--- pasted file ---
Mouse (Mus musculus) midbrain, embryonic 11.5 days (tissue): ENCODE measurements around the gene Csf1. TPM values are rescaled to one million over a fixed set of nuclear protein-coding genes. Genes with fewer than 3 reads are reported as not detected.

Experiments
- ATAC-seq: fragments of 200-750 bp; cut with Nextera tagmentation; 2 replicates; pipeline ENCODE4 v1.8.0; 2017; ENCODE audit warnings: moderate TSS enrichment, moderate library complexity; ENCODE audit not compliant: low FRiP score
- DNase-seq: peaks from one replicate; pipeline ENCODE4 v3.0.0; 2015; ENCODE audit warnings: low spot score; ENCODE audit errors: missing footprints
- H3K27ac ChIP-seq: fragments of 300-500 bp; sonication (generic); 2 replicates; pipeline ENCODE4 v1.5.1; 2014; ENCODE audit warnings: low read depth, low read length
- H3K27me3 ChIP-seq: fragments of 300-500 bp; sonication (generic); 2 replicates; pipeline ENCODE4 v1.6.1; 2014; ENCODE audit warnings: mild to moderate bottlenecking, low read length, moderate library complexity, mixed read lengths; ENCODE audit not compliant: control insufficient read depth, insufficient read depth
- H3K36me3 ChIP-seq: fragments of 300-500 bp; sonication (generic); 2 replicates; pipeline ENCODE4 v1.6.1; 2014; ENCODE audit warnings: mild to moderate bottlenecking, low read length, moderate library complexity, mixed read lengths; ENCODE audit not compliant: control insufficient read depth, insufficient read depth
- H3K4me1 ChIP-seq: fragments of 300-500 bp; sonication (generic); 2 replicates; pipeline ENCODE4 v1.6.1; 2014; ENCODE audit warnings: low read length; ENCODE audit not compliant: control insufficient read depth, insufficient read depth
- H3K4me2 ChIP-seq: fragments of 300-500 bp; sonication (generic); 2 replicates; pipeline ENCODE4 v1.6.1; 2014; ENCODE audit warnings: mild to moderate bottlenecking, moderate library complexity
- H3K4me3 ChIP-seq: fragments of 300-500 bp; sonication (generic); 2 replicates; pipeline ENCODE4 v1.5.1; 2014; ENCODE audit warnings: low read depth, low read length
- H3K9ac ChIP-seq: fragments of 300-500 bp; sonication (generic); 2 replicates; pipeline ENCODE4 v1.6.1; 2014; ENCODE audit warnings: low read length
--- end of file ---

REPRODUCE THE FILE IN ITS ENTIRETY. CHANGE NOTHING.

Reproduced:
Mouse (Mus musculus) midbrain, embryonic 11.5 days (tissue): ENCODE measurements around the gene Csf1. TPM values are rescaled to one million over a fixed set of nuclear protein-coding genes. Genes with fewer than 3 reads are reported as not detected.

Experiments
- ATAC-seq: fragments of 200-750 bp; cut with Nextera tagmentation; 2 replicates; pipeline ENCODE4 v1.8.0; 2017; ENCODE audit warnings: moderate TSS enrichment, moderate library complexity; ENCODE audit not compliant: low FRiP score
- DNase-seq: peaks from one replicate; pipeline ENCODE4 v3.0.0; 2015; ENCODE audit warnings: low spot score; ENCODE audit errors: missing footprints
- H3K27ac ChIP-seq: fragments of 300-500 bp; sonication (generic); 2 replicates; pipeline ENCODE4 v1.5.1; 2014; ENCODE audit warnings: low read depth, low read length
- H3K27me3 ChIP-seq: fragments of 300-500 bp; sonication (generic); 2 replicates; pipeline ENCODE4 v1.6.1; 2014; ENCODE audit warnings: mild to moderate bottlenecking, low read length, moderate library complexity, mixed read lengths; ENCODE audit not compliant: control insufficient read depth, insufficient read depth
- H3K36me3 ChIP-seq: fragments of 300-500 bp; sonication (generic); 2 replicates; pipeline ENCODE4 v1.6.1; 2014; ENCODE audit warnings: mild to moderate bottlenecking, low read length, moderate library complexity, mixed read lengths; ENCODE audit not compliant: control insufficient read depth, insufficient read depth
- H3K4me1 ChIP-seq: fragments of 300-500 bp; sonication (generic); 2 replicates; pipeline ENCODE4 v1.6.1; 2014; ENCODE audit warnings: low read length; ENCODE audit not compliant: control insufficient read depth, insufficient read depth
- H3K4me2 ChIP-seq: fragments of 300-500 bp; sonication (generic); 2 replicates; pipeline ENCODE4 v1.6.1; 2014; ENCODE audit warnings: mild to moderate bottlenecking, moderate library complexity
- H3K4me3 ChIP-seq: fragments of 300-500 bp; sonication (generic); 2 replicates; pipeline ENCODE4 v1.5.1; 2014; ENCODE audit warnings: low read depth, low read length
- H3K9ac ChIP-seq: fragments of 300-500 bp; sonication (generic); 2 replicates; pipeline ENCODE4 v1.6.1; 2014; ENCODE audit warnings: low read length